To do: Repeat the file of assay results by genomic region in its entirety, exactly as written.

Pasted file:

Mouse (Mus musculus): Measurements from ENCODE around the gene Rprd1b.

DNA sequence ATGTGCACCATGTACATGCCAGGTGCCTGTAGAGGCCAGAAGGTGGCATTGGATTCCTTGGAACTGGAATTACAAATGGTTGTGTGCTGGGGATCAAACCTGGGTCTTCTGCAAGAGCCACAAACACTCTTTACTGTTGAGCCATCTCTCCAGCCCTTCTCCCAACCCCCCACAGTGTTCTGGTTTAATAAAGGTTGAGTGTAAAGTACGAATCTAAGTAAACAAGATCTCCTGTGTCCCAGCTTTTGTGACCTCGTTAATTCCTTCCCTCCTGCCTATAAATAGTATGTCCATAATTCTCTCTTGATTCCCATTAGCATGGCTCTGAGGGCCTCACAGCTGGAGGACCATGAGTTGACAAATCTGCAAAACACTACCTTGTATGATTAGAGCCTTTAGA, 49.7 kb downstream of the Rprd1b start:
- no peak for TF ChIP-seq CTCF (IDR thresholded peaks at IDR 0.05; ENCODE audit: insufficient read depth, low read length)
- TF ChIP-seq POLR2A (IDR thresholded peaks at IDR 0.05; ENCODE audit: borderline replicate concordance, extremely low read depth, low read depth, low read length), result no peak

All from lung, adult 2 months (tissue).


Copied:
Mouse (Mus musculus): Measurements from ENCODE around the gene Rprd1b.

DNA sequence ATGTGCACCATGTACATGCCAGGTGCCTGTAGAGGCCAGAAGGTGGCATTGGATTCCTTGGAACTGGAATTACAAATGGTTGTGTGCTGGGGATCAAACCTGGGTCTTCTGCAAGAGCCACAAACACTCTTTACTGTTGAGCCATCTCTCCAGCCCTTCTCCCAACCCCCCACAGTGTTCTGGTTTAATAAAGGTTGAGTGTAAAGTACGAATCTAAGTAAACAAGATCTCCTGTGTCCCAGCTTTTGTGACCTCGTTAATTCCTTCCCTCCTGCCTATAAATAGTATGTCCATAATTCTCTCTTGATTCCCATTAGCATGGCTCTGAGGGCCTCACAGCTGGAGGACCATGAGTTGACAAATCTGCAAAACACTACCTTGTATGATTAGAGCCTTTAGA, 49.7 kb downstream of the Rprd1b start:
- no peak for TF ChIP-seq CTCF (IDR thresholded peaks at IDR 0.05; ENCODE audit: insufficient read depth, low read length)
- TF ChIP-seq POLR2A (IDR thresholded peaks at IDR 0.05; ENCODE audit: borderline replicate concordance, extremely low read depth, low read depth, low read length), result no peak

All from lung, adult 2 months (tissue).